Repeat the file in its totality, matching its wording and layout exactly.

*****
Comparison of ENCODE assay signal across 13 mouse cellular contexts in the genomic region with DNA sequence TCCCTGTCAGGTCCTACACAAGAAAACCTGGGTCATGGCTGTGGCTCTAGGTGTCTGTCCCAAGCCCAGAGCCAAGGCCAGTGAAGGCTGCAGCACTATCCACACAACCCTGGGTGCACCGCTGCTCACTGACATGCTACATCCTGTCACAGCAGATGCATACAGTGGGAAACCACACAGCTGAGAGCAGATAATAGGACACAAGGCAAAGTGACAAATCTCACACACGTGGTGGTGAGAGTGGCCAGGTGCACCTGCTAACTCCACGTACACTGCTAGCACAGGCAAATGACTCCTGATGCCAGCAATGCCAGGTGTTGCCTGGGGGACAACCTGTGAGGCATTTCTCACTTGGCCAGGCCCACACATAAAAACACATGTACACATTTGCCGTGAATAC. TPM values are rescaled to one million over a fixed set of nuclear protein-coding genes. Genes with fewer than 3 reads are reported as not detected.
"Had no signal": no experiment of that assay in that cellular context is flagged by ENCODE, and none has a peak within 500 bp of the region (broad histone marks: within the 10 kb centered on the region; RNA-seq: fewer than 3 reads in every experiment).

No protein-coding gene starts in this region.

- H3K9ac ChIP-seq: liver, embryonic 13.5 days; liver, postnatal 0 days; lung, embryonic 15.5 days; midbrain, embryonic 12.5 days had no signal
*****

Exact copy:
Comparison of ENCODE assay signal across 13 mouse cellular contexts in the genomic region with DNA sequence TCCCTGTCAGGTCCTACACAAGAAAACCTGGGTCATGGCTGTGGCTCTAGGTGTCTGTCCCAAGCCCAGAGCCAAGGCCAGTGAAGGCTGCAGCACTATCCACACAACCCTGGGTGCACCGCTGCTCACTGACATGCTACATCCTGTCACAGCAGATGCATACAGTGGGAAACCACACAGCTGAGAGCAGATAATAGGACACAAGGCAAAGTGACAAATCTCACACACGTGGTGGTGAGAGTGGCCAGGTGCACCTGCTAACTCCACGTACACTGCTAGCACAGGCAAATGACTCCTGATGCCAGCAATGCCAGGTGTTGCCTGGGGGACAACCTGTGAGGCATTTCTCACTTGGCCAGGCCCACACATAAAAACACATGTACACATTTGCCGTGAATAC. TPM values are rescaled to one million over a fixed set of nuclear protein-coding genes. Genes with fewer than 3 reads are reported as not detected.
"Had no signal": no experiment of that assay in that cellular context is flagged by ENCODE, and none has a peak within 500 bp of the region (broad histone marks: within the 10 kb centered on the region; RNA-seq: fewer than 3 reads in every experiment).

No protein-coding gene starts in this region.

- H3K9ac ChIP-seq: liver, embryonic 13.5 days; liver, postnatal 0 days; lung, embryonic 15.5 days; midbrain, embryonic 12.5 days had no signal